15 Sydney Opera House Facts

What’s the first thing people want to see when in Sydney? That’s easy. The Sydney Opera House!

Thousands of visitors who visit Sydney every day throng to the Sydney Opera House to see one of the most distinctive buildings and performing arts venues globally.

The Sydney Opera House encountered storming waters during its construction, though. Lots of controversies, mostly caused by costs blow-outs and engineering disagreements, made its progress and completion difficult till the opening in 1973.

Sydney Opera House at night
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Why and How shall you visit the Sydney Opera House

The Sydney Opera House, with its unique and imposing shell-shaped building, gained over the years global cultural significance, thus becoming not only an iconic symbol for Australia but also a worldwide recognisable image that was officially sealed when UNESCO in 2007 declared the Sydney Opera House a World Heritage Site.

To visit this Australian iconic landmark, there are many ways, probably the preferred and most genuine way of doing it is hanging around the Sydney Opera House, marvelling at its magnificent building while taking photos from as many angles as you can.

Sydney Opera House Facts
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Interesting Sydney Opera House Facts

Many websites write about the intriguing history behind the building. Still, a great way of learning about curios Sydney Opera House facts is to take a Sydney Opera House Tour.

The guided tour takes an hour and is offered in English as well as in several foreign languages. The tour shows you the building’s interior architecture, and as you walk through the halls, you will be able to see the shells from more angles.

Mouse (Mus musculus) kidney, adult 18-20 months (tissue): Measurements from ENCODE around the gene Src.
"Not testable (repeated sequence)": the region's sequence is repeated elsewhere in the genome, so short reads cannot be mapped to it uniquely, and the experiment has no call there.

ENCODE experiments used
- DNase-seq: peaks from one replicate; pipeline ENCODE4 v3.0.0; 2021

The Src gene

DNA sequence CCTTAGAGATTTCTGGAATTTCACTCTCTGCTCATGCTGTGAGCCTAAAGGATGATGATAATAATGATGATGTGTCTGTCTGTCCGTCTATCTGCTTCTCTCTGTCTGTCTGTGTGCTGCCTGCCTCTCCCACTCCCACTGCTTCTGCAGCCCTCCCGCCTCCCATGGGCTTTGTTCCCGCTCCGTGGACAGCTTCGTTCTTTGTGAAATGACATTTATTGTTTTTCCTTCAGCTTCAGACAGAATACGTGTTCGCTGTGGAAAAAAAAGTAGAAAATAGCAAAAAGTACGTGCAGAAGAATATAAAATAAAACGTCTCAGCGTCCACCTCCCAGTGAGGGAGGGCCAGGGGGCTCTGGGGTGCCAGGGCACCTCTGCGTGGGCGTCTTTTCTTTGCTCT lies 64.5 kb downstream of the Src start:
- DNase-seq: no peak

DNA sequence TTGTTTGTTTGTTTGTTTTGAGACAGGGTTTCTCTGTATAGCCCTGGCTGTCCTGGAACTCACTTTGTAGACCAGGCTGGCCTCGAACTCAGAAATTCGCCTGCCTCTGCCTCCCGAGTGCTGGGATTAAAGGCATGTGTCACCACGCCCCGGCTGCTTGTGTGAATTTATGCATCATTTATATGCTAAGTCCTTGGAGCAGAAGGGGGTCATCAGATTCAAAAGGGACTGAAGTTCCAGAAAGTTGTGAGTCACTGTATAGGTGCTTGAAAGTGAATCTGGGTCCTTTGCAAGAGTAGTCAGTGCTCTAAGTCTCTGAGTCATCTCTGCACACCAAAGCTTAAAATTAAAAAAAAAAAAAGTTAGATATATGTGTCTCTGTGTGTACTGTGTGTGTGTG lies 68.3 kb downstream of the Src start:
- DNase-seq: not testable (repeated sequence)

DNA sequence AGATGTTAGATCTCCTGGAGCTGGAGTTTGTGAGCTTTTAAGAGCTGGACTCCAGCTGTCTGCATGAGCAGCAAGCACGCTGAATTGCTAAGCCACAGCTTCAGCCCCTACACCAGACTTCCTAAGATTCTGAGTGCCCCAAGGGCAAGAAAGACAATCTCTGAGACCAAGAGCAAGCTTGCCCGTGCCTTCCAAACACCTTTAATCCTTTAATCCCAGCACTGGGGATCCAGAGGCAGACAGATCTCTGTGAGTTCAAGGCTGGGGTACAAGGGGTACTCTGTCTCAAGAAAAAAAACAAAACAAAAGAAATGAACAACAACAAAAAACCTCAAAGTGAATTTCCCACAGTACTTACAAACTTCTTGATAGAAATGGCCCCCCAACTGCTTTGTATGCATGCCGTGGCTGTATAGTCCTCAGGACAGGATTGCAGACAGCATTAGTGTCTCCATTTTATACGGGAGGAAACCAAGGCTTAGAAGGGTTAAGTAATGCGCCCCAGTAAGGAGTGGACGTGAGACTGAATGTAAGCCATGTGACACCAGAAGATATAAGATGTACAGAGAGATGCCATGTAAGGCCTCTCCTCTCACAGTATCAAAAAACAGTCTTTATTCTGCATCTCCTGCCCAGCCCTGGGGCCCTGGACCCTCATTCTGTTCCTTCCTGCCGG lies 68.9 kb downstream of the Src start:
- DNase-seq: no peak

Moreover, you will watch 2 videos and view some of the theatres and concert halls. The tour guide will go through the major Sydney Opera House facts, from conception to completion of the building.

Here below, I have prepared a recap of 15 Sydney Opera House Facts.

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  1. Danish Architect Jørn Utzon is the man who designed the Sydney Opera House. He won the worldwide design competition.
  2. The building’s foundation was completed in 1959, 3 years before its design was developed.
  3. Due to disagreements, Utzon left the project before the building was completed.
  4. 14 years later, in October 1973, the Sydney Opera House was opened by Queen Elisabeth.
  5. The first Opera performance that took place was War and Peace.
  6. The original cost estimate for the building was 7millions in 1957. The final cost at the opening was 102millions.
  7. The project was financed mainly by the government, and part of the cost was covered through a public lottery.
  8. In 1998 the opening of the 5th theatre brought the construction cost of the entire complex to 160millions Australian dollars.
    SOH Shells
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  9. The shell roof sections are made of 2194 pre-cast concrete totalling a weight of 15 tons.